Tuesday, November 3, 2009

A Little Obama Effect

This is awkward. My 2 1/2 year old son is paying attention to politics and presidents, and as his parents we couldn't be more proud. Except for one problem. He's begun to call every non-white male he sees, "Obama!" As in (pointing) "Look Mama, there's Obama!"

Awkward. Sometimes the man is African-American, or in some cases Indian, or even Latino. In not a single instance has he actually been Barack Obama. (Yes, Obama comes to Madison tomorrow-- but Conor will be on his way to Washington so the two will miss each other.) But that doesn't stop Conor from being ever-so-proud to identify his neighbor, fellow airplane passenger, or even my co-worker as our current president.

Now what? (Seriously, now what?)

There's been plenty of talk about a positive "Obama effect" on America's children, the effect of a highly accomplished role model from a non-majority group. The President himself aspired to this when he decided to run for the country's highest office, telling his advisory team that this is what distinguished him from other candidates:

"When I take that oath of office, there will be kids all over this country who don't really think that all paths are open to them, who will believe they can be anything they want to be...and I think the world will look at America a little differently."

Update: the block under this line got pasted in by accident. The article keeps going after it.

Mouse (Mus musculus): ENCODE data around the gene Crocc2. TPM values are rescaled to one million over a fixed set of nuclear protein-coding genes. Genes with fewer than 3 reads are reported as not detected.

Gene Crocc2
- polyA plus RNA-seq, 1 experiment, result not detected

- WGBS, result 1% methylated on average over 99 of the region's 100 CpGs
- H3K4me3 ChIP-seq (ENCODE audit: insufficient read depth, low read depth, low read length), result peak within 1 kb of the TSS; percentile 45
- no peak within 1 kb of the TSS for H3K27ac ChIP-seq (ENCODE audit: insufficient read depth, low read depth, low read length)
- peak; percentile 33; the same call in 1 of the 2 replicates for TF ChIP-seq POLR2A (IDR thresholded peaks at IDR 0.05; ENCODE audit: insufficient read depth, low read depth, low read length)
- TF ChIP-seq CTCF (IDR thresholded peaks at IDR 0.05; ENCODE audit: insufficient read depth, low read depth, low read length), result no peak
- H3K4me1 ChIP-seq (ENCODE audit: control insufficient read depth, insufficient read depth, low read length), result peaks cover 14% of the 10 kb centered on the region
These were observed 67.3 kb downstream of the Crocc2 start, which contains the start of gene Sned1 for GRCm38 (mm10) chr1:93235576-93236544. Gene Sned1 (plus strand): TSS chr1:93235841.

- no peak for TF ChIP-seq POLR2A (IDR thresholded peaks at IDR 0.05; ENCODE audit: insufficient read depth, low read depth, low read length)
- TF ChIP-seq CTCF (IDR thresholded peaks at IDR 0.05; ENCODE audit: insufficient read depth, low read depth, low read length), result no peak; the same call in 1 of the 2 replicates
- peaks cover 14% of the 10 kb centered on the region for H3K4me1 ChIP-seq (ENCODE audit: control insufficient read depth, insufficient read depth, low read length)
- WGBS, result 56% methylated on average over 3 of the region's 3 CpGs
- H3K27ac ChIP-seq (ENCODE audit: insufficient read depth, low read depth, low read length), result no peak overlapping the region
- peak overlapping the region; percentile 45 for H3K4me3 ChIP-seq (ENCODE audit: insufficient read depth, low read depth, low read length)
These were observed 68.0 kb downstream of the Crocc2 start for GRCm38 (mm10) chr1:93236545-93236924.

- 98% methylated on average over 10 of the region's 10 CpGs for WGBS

Well, as a white child of privilege (including two parents with graduate degrees and full employment) I have no doubt my son would've come up believing he could be or do anything-- regardless of who was president. But, living where we do-- in near lily-white Stoughton, Wisconsin-- I do worry about his lack of non-white role models. Sure, he'll be indoctrinated as a card-carrying liberal (after all my husband's a former executive director of Vermont's Democratic Party), but so what? Even the most hopeful and tolerant adults tend to have stereotypes formed by an absence of figures, as well as the presence of others.

Raised on the East Coast in a community full of Vietnamese and Latino families, it's often occured to me that my decision to work in Madison and live in Stoughton affects the quality of our life. In so many ways, it's completely a joy-- this place is affordable, quiet, and pretty. But when Conor shouts "Obama" I have to wonder...now what?

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